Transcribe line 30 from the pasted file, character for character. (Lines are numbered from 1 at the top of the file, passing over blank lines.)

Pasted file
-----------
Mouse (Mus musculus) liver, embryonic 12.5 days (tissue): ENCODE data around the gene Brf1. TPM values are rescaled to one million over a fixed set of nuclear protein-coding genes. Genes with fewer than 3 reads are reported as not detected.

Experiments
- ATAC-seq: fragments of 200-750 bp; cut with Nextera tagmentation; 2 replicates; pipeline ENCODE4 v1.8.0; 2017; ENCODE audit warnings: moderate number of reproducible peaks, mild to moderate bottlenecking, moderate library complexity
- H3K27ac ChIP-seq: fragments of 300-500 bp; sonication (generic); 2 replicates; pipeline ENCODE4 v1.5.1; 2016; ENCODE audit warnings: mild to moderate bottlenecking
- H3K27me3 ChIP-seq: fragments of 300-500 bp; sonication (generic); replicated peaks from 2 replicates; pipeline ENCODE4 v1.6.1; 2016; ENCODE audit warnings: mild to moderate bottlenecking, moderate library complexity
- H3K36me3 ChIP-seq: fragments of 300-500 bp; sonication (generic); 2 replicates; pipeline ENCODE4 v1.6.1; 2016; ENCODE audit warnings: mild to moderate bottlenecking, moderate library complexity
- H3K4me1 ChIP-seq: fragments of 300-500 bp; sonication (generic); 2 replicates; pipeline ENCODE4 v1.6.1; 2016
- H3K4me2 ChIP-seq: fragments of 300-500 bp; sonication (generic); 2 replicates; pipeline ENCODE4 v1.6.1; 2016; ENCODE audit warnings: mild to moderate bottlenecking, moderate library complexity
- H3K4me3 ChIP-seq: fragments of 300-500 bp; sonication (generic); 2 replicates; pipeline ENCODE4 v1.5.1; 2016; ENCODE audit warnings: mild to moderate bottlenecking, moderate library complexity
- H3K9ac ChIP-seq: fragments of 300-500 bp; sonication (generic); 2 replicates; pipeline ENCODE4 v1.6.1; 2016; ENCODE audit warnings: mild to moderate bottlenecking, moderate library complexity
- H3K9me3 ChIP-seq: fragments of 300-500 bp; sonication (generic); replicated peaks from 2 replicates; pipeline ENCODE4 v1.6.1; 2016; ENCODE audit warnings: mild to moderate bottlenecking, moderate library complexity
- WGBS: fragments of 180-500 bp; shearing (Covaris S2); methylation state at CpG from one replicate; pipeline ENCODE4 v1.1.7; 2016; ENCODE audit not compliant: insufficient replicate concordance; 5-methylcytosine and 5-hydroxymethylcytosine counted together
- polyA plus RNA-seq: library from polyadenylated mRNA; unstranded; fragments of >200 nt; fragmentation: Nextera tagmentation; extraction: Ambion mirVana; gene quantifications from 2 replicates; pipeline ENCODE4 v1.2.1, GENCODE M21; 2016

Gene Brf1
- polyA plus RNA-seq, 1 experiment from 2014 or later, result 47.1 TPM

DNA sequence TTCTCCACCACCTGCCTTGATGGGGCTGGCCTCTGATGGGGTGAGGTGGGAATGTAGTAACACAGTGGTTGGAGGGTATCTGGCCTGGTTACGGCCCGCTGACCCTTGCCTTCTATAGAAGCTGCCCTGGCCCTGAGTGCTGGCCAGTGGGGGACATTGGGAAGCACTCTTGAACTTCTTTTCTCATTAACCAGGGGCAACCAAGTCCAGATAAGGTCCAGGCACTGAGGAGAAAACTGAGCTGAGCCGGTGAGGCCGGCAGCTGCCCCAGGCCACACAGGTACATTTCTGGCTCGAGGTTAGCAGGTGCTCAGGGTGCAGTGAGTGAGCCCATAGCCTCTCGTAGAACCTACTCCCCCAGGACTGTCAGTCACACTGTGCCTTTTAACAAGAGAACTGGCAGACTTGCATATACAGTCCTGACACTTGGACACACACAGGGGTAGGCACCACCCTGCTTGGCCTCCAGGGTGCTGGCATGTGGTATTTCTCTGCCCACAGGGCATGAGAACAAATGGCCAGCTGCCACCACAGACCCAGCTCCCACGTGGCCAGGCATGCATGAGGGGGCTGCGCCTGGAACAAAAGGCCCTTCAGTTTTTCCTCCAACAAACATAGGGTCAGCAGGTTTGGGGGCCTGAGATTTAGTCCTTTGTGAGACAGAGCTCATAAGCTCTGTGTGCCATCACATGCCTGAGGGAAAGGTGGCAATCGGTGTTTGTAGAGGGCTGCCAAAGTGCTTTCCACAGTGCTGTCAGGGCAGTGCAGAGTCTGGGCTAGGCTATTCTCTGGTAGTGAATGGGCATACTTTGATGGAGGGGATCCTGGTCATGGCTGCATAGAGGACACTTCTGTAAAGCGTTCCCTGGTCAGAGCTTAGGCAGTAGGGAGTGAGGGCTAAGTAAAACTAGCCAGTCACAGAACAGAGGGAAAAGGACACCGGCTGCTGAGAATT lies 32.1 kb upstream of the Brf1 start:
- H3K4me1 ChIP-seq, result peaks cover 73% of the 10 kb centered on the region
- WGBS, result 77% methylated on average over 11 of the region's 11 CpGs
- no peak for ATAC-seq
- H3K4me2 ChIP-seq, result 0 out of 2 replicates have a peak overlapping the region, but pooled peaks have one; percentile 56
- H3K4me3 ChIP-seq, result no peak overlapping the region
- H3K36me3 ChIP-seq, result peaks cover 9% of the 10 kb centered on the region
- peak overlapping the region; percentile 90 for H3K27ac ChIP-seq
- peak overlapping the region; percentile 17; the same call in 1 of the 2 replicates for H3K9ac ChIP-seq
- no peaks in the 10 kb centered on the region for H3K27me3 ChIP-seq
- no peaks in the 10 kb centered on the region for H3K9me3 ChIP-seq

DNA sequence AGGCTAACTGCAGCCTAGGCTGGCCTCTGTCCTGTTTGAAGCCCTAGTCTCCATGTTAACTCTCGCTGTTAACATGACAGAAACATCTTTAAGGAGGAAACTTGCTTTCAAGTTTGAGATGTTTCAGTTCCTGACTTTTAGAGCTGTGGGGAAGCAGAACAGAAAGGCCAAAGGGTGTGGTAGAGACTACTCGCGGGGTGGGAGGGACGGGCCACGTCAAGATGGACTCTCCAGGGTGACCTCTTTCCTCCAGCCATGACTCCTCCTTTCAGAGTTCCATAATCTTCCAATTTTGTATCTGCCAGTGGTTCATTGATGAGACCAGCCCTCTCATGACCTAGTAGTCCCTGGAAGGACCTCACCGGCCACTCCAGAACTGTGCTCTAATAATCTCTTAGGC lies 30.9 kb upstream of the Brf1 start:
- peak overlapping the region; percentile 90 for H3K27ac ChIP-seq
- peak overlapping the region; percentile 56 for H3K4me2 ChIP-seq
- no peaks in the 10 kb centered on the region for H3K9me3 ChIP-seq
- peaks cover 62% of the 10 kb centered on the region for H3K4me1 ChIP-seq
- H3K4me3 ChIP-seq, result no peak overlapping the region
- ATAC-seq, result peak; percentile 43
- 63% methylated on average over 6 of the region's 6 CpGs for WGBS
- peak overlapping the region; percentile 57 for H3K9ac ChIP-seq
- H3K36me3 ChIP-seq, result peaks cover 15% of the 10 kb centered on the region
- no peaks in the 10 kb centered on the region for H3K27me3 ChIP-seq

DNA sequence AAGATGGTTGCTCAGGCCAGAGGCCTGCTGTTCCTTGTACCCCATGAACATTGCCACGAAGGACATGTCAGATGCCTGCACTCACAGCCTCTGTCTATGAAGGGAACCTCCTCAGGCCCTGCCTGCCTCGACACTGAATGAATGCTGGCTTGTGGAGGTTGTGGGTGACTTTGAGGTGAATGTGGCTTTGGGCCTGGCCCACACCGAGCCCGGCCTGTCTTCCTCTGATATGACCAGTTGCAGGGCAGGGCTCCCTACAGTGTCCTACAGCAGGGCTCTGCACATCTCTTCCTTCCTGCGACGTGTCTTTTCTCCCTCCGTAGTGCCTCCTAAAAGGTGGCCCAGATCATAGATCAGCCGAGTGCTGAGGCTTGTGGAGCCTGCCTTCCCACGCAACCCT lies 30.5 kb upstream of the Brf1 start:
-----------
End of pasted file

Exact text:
- no peaks in the 10 kb centered on the region for H3K9me3 ChIP-seq